But what about an English Challenge?
I’m kind of passing through after being reticent for the past few days. I’ve thought about adding an entry, but I haven’t been feeling inclined, or other things have been claiming my attention. In local news, John the Maths Teacher had 121 students line up in front of the clock at school so that he could get a picture of them at 11.11am on 11.11.11.
That’s one of the few dates which the Americans don’t mess up. A whole bunch were all excited recently about 11.1.11 even although that happened months ago.
One of the amusements for our little darlings has been the UK Maths Challenge, which got me thinking about some sort of English challenge which I could post on this website of ours. I was thinking of something like paraphrasing a sonnet (AS) or answering some reading comprehension questions about one (PAL). I want a text which is short and self-contained and which require intelligent thought to comprehend. It’s an idea that’s been bobbing about in my mind for the past couple of days and will almost certainly be as popular with the little darlings as a birthday made from turd; but it may get some sort of response from some of the students who think that the sun of the English language shines out of their arses.
More likely, it won’t get any response at all because they don’t want to face up to reality, viz. the inferiority of their language skills even when they get 110+ in TOEFL.
As I’ve said before, A*s in maths are so common here that they’re meaningless as a measure of the academic prowess of students. The list of students who did well in the UK Maths Challenge also included the names of some complete nitwits whose English is appalling.
Of course, their English might not be that bad, but if they behave like little bastards in class, it’s hard not to conclude that I’m dealing with some imbecile because I have no positive interaction with the halfwit in question.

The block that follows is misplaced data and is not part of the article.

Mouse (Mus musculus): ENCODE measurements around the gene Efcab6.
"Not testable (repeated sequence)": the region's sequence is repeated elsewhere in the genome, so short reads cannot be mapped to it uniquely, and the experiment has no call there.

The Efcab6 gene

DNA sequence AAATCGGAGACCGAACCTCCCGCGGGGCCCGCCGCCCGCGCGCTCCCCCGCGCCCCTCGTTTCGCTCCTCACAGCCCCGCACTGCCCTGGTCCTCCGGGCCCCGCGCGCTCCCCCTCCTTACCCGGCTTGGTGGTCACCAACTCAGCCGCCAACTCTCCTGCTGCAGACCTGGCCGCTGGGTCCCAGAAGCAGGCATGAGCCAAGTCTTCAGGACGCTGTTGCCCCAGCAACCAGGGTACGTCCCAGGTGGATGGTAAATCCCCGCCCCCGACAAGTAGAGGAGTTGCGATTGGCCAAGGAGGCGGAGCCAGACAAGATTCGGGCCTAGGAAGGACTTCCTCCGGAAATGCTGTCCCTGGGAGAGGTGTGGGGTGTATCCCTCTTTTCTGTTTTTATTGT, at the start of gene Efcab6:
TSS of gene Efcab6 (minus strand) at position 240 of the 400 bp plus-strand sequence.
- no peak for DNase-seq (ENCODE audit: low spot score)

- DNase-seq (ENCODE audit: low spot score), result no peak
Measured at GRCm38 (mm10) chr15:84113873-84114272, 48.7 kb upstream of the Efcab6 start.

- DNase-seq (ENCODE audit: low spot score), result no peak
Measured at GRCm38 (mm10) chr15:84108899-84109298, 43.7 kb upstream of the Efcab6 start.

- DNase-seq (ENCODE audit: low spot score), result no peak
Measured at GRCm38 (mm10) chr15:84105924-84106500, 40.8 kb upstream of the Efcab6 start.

We are trying to do something about improving the attitudes of students as they progress. The A2s have continued the tradition of absolute arrogance, which has them doing what they please without so much as a proverbial by-your-leave, and quite a lot of this term has included Adrian or Fred coming into the office after class and reporting how few students they had in class. Students can only pull this sort of stunt with the permission of their Chinese tutors and our approval. It’s not an issue for PAL, but there have been one or two instances of AS students disappearing.
I’ve still been wondering about what to do with the AS classes. I’ve more or less abandoned TOEFL, but I am keeping Advanced Vocabulary in Use and Listen to Learn. I need something for reading and writing, but I’m not sure what. The problem with TOEFL is that the AS classes have been getting it from elsewhere (in school and outside), or they’ve done with it and I’ve been wasting my time doing it. I was led to believe that it’s what they’d want even although I didn’t want to teach TOEFL myself.
Ironically, we have some TOEFL and IELTS training coming up, but I just don’t see the point. With any luck, we can drop IELTS and TOEFL altogether next year and deal with something different in class so that we’re not always an also-ran in the proficiency exam race.